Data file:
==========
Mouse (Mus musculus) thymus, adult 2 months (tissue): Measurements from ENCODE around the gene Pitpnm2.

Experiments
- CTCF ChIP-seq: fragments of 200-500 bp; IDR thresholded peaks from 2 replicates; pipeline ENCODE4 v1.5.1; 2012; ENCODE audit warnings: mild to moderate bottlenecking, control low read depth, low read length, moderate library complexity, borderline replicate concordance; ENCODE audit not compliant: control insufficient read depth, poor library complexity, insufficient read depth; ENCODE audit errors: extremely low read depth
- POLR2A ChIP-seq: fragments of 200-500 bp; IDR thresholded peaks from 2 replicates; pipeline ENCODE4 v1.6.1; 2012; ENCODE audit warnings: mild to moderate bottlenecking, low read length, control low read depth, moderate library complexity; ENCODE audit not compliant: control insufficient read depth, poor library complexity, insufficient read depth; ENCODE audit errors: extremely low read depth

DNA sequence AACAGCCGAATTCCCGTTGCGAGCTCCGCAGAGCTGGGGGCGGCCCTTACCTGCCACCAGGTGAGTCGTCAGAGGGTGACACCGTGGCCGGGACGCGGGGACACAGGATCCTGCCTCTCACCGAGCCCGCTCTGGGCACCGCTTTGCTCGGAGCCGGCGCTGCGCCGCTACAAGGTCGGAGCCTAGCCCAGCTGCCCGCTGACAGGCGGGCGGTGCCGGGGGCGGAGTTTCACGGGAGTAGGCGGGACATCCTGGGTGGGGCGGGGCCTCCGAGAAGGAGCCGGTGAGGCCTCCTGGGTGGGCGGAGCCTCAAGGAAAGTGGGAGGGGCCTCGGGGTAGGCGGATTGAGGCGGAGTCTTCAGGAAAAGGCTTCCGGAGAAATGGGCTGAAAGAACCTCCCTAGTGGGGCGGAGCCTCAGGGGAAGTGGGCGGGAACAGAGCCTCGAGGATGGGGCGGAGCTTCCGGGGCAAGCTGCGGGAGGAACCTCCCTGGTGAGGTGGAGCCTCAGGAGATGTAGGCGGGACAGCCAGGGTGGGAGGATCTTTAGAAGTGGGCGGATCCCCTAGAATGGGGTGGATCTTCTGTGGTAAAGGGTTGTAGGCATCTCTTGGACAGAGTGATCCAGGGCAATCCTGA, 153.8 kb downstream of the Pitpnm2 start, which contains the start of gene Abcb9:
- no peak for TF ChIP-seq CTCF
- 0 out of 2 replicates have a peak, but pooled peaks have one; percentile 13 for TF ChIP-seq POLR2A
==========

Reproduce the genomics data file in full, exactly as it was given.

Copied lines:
Mouse (Mus musculus) thymus, adult 2 months (tissue): Measurements from ENCODE around the gene Pitpnm2.

Experiments
- CTCF ChIP-seq: fragments of 200-500 bp; IDR thresholded peaks from 2 replicates; pipeline ENCODE4 v1.5.1; 2012; ENCODE audit warnings: mild to moderate bottlenecking, control low read depth, low read length, moderate library complexity, borderline replicate concordance; ENCODE audit not compliant: control insufficient read depth, poor library complexity, insufficient read depth; ENCODE audit errors: extremely low read depth
- POLR2A ChIP-seq: fragments of 200-500 bp; IDR thresholded peaks from 2 replicates; pipeline ENCODE4 v1.6.1; 2012; ENCODE audit warnings: mild to moderate bottlenecking, low read length, control low read depth, moderate library complexity; ENCODE audit not compliant: control insufficient read depth, poor library complexity, insufficient read depth; ENCODE audit errors: extremely low read depth

DNA sequence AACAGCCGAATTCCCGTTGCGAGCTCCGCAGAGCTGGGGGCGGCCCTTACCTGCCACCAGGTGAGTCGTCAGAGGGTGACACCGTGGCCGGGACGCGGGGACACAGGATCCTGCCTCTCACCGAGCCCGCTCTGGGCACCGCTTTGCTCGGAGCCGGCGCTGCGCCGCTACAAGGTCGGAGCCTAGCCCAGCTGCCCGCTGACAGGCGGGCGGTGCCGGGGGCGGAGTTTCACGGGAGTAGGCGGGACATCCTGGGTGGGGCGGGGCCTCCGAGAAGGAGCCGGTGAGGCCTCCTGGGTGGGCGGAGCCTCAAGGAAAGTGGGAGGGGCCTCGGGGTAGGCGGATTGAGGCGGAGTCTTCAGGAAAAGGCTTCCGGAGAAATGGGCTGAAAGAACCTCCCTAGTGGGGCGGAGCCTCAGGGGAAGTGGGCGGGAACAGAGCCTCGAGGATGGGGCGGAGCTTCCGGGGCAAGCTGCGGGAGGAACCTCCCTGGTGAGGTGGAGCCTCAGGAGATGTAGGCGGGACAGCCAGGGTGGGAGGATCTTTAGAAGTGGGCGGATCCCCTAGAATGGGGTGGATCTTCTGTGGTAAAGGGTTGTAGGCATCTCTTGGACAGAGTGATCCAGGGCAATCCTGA, 153.8 kb downstream of the Pitpnm2 start, which contains the start of gene Abcb9:
- no peak for TF ChIP-seq CTCF
- 0 out of 2 replicates have a peak, but pooled peaks have one; percentile 13 for TF ChIP-seq POLR2A